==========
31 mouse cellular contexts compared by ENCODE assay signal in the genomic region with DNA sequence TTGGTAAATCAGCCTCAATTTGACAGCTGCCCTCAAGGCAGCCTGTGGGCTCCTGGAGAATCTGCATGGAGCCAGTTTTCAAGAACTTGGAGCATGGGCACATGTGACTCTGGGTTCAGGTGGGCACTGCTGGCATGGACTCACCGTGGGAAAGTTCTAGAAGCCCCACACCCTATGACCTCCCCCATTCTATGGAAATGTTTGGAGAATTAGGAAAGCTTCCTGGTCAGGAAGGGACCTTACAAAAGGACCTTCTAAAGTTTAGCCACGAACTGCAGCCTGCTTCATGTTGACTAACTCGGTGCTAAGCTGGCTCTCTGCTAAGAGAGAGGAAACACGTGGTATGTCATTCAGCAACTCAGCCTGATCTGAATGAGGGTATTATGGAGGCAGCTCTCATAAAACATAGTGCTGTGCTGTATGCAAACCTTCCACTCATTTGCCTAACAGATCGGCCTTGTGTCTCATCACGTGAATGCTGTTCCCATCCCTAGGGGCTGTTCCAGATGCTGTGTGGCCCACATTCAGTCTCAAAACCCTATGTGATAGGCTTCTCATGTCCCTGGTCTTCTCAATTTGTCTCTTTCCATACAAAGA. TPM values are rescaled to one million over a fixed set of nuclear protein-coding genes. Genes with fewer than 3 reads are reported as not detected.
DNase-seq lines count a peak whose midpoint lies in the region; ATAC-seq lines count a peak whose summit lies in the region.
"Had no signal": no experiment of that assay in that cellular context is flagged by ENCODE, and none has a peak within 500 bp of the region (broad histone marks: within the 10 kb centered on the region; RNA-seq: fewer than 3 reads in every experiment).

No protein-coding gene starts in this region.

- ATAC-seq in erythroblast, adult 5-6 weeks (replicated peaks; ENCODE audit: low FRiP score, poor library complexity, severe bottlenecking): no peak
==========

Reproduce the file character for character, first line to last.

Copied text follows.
31 mouse cellular contexts compared by ENCODE assay signal in the genomic region with DNA sequence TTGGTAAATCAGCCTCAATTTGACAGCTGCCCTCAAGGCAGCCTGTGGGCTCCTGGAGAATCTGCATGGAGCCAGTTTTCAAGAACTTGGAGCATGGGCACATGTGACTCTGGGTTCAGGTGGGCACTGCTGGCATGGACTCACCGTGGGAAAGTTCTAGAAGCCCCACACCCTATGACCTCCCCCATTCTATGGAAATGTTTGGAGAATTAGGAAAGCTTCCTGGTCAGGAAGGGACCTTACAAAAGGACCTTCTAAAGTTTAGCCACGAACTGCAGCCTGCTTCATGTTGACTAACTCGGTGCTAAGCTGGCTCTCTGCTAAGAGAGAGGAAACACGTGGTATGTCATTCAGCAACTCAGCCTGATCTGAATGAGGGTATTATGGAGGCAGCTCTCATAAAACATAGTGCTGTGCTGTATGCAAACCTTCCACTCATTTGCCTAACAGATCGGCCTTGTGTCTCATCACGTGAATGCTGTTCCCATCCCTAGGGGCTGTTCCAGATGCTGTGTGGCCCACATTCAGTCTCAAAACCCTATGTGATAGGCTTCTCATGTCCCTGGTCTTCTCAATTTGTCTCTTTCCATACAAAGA. TPM values are rescaled to one million over a fixed set of nuclear protein-coding genes. Genes with fewer than 3 reads are reported as not detected.
DNase-seq lines count a peak whose midpoint lies in the region; ATAC-seq lines count a peak whose summit lies in the region.
"Had no signal": no experiment of that assay in that cellular context is flagged by ENCODE, and none has a peak within 500 bp of the region (broad histone marks: within the 10 kb centered on the region; RNA-seq: fewer than 3 reads in every experiment).

No protein-coding gene starts in this region.

- ATAC-seq in erythroblast, adult 5-6 weeks (replicated peaks; ENCODE audit: low FRiP score, poor library complexity, severe bottlenecking): no peak